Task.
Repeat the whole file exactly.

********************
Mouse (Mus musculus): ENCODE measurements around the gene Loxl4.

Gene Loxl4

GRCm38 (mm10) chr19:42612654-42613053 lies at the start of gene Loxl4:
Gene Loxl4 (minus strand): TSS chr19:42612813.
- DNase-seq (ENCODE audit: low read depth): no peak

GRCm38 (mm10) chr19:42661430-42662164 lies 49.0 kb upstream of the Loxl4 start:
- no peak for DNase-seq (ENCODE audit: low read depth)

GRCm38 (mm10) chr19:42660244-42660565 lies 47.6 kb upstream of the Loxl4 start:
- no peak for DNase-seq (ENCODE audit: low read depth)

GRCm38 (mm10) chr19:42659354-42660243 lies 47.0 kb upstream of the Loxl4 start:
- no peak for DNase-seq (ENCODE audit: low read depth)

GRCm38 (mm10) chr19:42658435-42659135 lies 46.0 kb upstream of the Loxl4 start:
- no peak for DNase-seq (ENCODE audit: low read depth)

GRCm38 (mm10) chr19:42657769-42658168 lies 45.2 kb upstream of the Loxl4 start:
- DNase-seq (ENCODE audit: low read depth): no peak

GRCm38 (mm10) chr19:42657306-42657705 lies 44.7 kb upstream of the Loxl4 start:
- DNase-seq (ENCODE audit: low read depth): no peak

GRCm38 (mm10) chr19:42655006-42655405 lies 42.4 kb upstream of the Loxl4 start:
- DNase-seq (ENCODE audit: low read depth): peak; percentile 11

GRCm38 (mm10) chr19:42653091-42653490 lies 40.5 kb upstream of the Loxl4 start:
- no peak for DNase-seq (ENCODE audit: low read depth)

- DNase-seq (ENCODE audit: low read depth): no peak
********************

Mouse (Mus musculus): ENCODE measurements around the gene Loxl4.

Gene Loxl4

GRCm38 (mm10) chr19:42612654-42613053 lies at the start of gene Loxl4:
Gene Loxl4 (minus strand): TSS chr19:42612813.
- DNase-seq (ENCODE audit: low read depth): no peak

GRCm38 (mm10) chr19:42661430-42662164 lies 49.0 kb upstream of the Loxl4 start:
- no peak for DNase-seq (ENCODE audit: low read depth)

GRCm38 (mm10) chr19:42660244-42660565 lies 47.6 kb upstream of the Loxl4 start:
- no peak for DNase-seq (ENCODE audit: low read depth)

GRCm38 (mm10) chr19:42659354-42660243 lies 47.0 kb upstream of the Loxl4 start:
- no peak for DNase-seq (ENCODE audit: low read depth)

GRCm38 (mm10) chr19:42658435-42659135 lies 46.0 kb upstream of the Loxl4 start:
- no peak for DNase-seq (ENCODE audit: low read depth)

GRCm38 (mm10) chr19:42657769-42658168 lies 45.2 kb upstream of the Loxl4 start:
- DNase-seq (ENCODE audit: low read depth): no peak

GRCm38 (mm10) chr19:42657306-42657705 lies 44.7 kb upstream of the Loxl4 start:
- DNase-seq (ENCODE audit: low read depth): no peak

GRCm38 (mm10) chr19:42655006-42655405 lies 42.4 kb upstream of the Loxl4 start:
- DNase-seq (ENCODE audit: low read depth): peak; percentile 11

GRCm38 (mm10) chr19:42653091-42653490 lies 40.5 kb upstream of the Loxl4 start:
- no peak for DNase-seq (ENCODE audit: low read depth)

- DNase-seq (ENCODE audit: low read depth): no peak